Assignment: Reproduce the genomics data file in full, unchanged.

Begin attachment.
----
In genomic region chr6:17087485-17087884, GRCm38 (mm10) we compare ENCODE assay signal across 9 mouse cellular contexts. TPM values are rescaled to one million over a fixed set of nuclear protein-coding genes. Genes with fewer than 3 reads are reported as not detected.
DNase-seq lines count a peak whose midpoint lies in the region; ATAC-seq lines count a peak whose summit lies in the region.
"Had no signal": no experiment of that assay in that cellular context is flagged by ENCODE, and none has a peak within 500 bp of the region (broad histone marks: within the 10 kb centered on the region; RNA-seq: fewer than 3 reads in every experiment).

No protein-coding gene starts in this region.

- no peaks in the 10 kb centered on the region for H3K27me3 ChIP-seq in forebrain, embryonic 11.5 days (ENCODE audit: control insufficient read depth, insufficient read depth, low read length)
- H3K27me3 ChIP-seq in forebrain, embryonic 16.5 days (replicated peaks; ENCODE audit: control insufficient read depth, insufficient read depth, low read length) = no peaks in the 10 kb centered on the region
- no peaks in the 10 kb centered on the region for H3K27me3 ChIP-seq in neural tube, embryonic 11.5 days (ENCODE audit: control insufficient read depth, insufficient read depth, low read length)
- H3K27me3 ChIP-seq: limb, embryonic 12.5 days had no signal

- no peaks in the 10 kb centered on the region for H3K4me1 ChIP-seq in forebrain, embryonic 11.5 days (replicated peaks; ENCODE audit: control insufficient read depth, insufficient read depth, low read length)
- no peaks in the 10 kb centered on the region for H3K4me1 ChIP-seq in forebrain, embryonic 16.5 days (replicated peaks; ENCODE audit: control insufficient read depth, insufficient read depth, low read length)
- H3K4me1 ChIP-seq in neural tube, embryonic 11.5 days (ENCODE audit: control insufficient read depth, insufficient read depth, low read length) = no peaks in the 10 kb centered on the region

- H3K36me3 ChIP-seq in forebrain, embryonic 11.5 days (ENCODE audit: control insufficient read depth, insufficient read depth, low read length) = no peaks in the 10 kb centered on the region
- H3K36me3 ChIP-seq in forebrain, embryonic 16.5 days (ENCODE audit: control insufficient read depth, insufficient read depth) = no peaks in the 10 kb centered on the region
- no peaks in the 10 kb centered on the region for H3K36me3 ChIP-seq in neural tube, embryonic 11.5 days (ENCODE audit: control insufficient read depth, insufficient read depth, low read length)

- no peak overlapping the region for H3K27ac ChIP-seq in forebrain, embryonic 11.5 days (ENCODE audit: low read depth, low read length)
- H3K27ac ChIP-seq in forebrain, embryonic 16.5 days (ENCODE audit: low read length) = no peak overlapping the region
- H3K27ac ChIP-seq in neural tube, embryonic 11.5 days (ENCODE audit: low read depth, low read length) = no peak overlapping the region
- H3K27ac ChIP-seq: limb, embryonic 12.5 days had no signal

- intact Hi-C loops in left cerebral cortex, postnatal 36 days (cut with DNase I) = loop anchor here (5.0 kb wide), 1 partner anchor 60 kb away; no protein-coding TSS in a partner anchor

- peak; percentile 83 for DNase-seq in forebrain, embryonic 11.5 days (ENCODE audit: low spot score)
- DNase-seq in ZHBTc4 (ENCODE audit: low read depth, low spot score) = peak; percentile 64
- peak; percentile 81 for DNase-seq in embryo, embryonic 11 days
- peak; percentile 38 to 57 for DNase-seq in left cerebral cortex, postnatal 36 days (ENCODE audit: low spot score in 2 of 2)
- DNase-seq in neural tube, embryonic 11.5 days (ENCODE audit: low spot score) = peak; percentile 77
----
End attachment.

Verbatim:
In genomic region chr6:17087485-17087884, GRCm38 (mm10) we compare ENCODE assay signal across 9 mouse cellular contexts. TPM values are rescaled to one million over a fixed set of nuclear protein-coding genes. Genes with fewer than 3 reads are reported as not detected.
DNase-seq lines count a peak whose midpoint lies in the region; ATAC-seq lines count a peak whose summit lies in the region.
"Had no signal": no experiment of that assay in that cellular context is flagged by ENCODE, and none has a peak within 500 bp of the region (broad histone marks: within the 10 kb centered on the region; RNA-seq: fewer than 3 reads in every experiment).

No protein-coding gene starts in this region.

- no peaks in the 10 kb centered on the region for H3K27me3 ChIP-seq in forebrain, embryonic 11.5 days (ENCODE audit: control insufficient read depth, insufficient read depth, low read length)
- H3K27me3 ChIP-seq in forebrain, embryonic 16.5 days (replicated peaks; ENCODE audit: control insufficient read depth, insufficient read depth, low read length) = no peaks in the 10 kb centered on the region
- no peaks in the 10 kb centered on the region for H3K27me3 ChIP-seq in neural tube, embryonic 11.5 days (ENCODE audit: control insufficient read depth, insufficient read depth, low read length)
- H3K27me3 ChIP-seq: limb, embryonic 12.5 days had no signal

- no peaks in the 10 kb centered on the region for H3K4me1 ChIP-seq in forebrain, embryonic 11.5 days (replicated peaks; ENCODE audit: control insufficient read depth, insufficient read depth, low read length)
- no peaks in the 10 kb centered on the region for H3K4me1 ChIP-seq in forebrain, embryonic 16.5 days (replicated peaks; ENCODE audit: control insufficient read depth, insufficient read depth, low read length)
- H3K4me1 ChIP-seq in neural tube, embryonic 11.5 days (ENCODE audit: control insufficient read depth, insufficient read depth, low read length) = no peaks in the 10 kb centered on the region

- H3K36me3 ChIP-seq in forebrain, embryonic 11.5 days (ENCODE audit: control insufficient read depth, insufficient read depth, low read length) = no peaks in the 10 kb centered on the region
- H3K36me3 ChIP-seq in forebrain, embryonic 16.5 days (ENCODE audit: control insufficient read depth, insufficient read depth) = no peaks in the 10 kb centered on the region
- no peaks in the 10 kb centered on the region for H3K36me3 ChIP-seq in neural tube, embryonic 11.5 days (ENCODE audit: control insufficient read depth, insufficient read depth, low read length)

- no peak overlapping the region for H3K27ac ChIP-seq in forebrain, embryonic 11.5 days (ENCODE audit: low read depth, low read length)
- H3K27ac ChIP-seq in forebrain, embryonic 16.5 days (ENCODE audit: low read length) = no peak overlapping the region
- H3K27ac ChIP-seq in neural tube, embryonic 11.5 days (ENCODE audit: low read depth, low read length) = no peak overlapping the region
- H3K27ac ChIP-seq: limb, embryonic 12.5 days had no signal

- intact Hi-C loops in left cerebral cortex, postnatal 36 days (cut with DNase I) = loop anchor here (5.0 kb wide), 1 partner anchor 60 kb away; no protein-coding TSS in a partner anchor

- peak; percentile 83 for DNase-seq in forebrain, embryonic 11.5 days (ENCODE audit: low spot score)
- DNase-seq in ZHBTc4 (ENCODE audit: low read depth, low spot score) = peak; percentile 64
- peak; percentile 81 for DNase-seq in embryo, embryonic 11 days
- peak; percentile 38 to 57 for DNase-seq in left cerebral cortex, postnatal 36 days (ENCODE audit: low spot score in 2 of 2)
- DNase-seq in neural tube, embryonic 11.5 days (ENCODE audit: low spot score) = peak; percentile 77